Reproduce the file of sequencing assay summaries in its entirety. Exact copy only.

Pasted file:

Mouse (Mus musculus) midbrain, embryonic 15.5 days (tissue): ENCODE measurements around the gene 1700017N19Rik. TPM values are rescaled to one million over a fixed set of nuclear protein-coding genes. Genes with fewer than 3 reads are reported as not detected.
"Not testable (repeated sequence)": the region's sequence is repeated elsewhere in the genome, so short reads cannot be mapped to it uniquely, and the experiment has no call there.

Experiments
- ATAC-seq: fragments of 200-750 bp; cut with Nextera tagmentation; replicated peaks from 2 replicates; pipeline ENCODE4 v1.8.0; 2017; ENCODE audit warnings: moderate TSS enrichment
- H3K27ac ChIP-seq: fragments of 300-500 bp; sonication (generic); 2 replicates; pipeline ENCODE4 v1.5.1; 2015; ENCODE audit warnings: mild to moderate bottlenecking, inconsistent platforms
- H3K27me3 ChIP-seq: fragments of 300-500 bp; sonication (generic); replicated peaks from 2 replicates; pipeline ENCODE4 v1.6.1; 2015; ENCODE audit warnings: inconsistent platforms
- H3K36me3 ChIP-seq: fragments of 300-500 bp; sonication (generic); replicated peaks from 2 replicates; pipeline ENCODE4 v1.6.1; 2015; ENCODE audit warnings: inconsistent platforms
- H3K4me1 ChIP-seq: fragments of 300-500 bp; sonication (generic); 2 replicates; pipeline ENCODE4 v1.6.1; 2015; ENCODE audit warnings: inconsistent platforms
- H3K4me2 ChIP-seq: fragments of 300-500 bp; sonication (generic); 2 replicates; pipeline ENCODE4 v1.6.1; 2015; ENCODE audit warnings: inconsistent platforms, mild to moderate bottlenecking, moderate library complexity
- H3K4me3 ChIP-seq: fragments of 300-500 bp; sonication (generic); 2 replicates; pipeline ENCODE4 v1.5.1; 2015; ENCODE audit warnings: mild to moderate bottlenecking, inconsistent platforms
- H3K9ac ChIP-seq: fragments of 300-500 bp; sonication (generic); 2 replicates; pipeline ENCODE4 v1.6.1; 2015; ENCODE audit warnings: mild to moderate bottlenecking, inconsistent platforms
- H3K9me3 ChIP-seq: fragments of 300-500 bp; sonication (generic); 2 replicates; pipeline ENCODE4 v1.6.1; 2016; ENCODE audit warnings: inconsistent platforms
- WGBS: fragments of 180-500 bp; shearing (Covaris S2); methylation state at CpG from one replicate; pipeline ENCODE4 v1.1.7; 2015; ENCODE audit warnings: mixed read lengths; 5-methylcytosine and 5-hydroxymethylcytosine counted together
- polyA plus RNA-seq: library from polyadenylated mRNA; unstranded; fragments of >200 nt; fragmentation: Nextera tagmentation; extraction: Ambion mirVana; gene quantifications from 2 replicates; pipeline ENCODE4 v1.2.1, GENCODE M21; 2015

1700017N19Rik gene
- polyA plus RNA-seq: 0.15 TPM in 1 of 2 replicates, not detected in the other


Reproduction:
Mouse (Mus musculus) midbrain, embryonic 15.5 days (tissue): ENCODE measurements around the gene 1700017N19Rik. TPM values are rescaled to one million over a fixed set of nuclear protein-coding genes. Genes with fewer than 3 reads are reported as not detected.
"Not testable (repeated sequence)": the region's sequence is repeated elsewhere in the genome, so short reads cannot be mapped to it uniquely, and the experiment has no call there.

Experiments
- ATAC-seq: fragments of 200-750 bp; cut with Nextera tagmentation; replicated peaks from 2 replicates; pipeline ENCODE4 v1.8.0; 2017; ENCODE audit warnings: moderate TSS enrichment
- H3K27ac ChIP-seq: fragments of 300-500 bp; sonication (generic); 2 replicates; pipeline ENCODE4 v1.5.1; 2015; ENCODE audit warnings: mild to moderate bottlenecking, inconsistent platforms
- H3K27me3 ChIP-seq: fragments of 300-500 bp; sonication (generic); replicated peaks from 2 replicates; pipeline ENCODE4 v1.6.1; 2015; ENCODE audit warnings: inconsistent platforms
- H3K36me3 ChIP-seq: fragments of 300-500 bp; sonication (generic); replicated peaks from 2 replicates; pipeline ENCODE4 v1.6.1; 2015; ENCODE audit warnings: inconsistent platforms
- H3K4me1 ChIP-seq: fragments of 300-500 bp; sonication (generic); 2 replicates; pipeline ENCODE4 v1.6.1; 2015; ENCODE audit warnings: inconsistent platforms
- H3K4me2 ChIP-seq: fragments of 300-500 bp; sonication (generic); 2 replicates; pipeline ENCODE4 v1.6.1; 2015; ENCODE audit warnings: inconsistent platforms, mild to moderate bottlenecking, moderate library complexity
- H3K4me3 ChIP-seq: fragments of 300-500 bp; sonication (generic); 2 replicates; pipeline ENCODE4 v1.5.1; 2015; ENCODE audit warnings: mild to moderate bottlenecking, inconsistent platforms
- H3K9ac ChIP-seq: fragments of 300-500 bp; sonication (generic); 2 replicates; pipeline ENCODE4 v1.6.1; 2015; ENCODE audit warnings: mild to moderate bottlenecking, inconsistent platforms
- H3K9me3 ChIP-seq: fragments of 300-500 bp; sonication (generic); 2 replicates; pipeline ENCODE4 v1.6.1; 2016; ENCODE audit warnings: inconsistent platforms
- WGBS: fragments of 180-500 bp; shearing (Covaris S2); methylation state at CpG from one replicate; pipeline ENCODE4 v1.1.7; 2015; ENCODE audit warnings: mixed read lengths; 5-methylcytosine and 5-hydroxymethylcytosine counted together
- polyA plus RNA-seq: library from polyadenylated mRNA; unstranded; fragments of >200 nt; fragmentation: Nextera tagmentation; extraction: Ambion mirVana; gene quantifications from 2 replicates; pipeline ENCODE4 v1.2.1, GENCODE M21; 2015

1700017N19Rik gene
- polyA plus RNA-seq: 0.15 TPM in 1 of 2 replicates, not detected in the other